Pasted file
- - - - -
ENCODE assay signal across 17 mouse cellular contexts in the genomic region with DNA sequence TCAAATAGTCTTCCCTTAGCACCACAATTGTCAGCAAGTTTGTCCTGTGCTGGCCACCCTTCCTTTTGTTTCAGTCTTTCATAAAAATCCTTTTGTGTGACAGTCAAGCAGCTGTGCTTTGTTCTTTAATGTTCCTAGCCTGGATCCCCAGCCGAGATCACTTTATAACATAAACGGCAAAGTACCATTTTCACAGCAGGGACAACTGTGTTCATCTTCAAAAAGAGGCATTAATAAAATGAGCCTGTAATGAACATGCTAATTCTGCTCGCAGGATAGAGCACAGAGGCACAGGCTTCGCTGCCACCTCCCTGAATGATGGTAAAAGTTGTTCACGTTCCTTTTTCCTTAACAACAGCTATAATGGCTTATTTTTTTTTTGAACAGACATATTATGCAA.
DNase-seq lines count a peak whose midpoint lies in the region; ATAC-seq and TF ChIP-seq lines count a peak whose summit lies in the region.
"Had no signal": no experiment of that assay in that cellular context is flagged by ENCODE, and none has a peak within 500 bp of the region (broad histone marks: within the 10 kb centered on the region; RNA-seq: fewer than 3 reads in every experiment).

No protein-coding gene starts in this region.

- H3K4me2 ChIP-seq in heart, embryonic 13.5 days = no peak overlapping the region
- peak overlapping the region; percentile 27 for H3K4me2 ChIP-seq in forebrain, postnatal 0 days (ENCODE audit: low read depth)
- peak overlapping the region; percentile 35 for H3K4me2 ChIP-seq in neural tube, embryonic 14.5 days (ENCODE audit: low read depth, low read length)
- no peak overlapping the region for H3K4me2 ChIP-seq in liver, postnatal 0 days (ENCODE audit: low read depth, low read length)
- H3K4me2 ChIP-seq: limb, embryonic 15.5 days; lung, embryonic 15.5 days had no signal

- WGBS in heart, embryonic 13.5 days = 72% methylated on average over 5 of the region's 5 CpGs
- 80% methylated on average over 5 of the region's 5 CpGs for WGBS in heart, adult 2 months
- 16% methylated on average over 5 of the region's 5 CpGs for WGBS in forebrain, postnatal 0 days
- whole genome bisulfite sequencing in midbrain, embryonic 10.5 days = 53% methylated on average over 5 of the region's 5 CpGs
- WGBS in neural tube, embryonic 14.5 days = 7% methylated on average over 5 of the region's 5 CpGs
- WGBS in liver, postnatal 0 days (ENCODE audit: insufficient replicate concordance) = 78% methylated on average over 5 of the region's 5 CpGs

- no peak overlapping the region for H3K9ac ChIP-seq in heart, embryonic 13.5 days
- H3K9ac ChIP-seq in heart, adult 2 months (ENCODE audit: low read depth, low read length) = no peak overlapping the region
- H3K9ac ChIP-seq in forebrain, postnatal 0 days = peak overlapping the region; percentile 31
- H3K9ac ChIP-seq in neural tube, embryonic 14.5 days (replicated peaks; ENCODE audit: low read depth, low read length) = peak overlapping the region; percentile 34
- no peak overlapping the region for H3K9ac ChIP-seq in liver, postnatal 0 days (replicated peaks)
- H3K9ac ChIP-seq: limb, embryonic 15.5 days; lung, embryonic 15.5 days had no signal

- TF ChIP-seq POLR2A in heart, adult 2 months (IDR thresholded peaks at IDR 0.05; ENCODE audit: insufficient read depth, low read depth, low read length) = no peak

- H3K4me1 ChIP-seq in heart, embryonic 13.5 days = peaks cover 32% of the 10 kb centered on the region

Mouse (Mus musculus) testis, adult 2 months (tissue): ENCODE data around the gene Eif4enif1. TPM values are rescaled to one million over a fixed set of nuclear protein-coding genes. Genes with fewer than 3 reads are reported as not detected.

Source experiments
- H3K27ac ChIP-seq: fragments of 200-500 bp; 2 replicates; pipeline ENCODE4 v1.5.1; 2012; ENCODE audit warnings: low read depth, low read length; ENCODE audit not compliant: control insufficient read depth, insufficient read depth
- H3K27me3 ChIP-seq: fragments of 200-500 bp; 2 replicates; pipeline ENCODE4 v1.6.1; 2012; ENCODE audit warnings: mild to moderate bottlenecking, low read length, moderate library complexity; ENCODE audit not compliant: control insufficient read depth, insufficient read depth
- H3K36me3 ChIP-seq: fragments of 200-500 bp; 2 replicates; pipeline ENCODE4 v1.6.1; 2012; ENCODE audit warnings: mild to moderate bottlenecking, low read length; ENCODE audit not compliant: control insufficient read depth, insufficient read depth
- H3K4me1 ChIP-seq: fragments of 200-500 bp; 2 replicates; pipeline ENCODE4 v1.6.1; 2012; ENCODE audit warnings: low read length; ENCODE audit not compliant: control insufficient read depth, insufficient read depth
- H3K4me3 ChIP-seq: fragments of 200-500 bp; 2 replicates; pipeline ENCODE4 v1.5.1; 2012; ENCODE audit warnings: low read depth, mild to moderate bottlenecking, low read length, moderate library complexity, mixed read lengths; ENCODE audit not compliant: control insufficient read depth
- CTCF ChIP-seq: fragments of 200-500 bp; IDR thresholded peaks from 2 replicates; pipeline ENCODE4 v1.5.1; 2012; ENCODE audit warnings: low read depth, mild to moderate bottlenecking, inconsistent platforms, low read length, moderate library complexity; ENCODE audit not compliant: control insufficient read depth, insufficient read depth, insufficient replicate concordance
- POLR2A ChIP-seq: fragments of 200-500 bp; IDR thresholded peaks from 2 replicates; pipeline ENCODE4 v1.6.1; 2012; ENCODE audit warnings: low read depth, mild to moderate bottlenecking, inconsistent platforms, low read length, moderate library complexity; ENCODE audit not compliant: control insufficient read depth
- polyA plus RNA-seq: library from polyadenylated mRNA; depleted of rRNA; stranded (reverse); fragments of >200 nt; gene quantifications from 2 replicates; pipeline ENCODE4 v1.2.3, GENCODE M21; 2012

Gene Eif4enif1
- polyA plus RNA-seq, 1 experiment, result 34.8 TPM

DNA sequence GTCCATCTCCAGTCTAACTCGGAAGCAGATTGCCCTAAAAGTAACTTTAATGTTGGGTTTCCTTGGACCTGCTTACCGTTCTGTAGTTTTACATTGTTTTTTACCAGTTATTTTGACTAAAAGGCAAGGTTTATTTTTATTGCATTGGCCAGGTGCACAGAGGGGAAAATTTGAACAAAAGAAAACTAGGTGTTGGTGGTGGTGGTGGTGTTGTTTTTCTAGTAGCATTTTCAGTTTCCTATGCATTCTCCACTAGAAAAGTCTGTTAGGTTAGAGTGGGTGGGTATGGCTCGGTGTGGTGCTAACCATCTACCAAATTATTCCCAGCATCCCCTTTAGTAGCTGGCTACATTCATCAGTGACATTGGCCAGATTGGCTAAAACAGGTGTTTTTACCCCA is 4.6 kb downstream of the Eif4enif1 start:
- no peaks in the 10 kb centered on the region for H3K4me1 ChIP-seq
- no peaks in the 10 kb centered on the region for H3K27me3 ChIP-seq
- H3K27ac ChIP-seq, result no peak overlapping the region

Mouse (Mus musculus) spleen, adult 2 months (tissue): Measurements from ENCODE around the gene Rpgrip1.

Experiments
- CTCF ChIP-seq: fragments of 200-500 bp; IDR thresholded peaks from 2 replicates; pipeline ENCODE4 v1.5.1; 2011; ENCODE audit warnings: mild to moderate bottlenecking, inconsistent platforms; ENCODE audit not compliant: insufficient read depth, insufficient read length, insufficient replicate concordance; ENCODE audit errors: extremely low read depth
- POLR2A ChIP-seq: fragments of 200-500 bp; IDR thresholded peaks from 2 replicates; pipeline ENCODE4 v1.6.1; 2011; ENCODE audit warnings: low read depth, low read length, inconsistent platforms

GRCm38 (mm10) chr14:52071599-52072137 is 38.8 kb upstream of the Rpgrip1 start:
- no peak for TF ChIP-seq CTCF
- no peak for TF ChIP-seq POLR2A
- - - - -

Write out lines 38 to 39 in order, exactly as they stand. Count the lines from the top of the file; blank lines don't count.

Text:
- no peaks in the 10 kb centered on the region for H3K27me3 ChIP-seq
- H3K27ac ChIP-seq, result no peak overlapping the region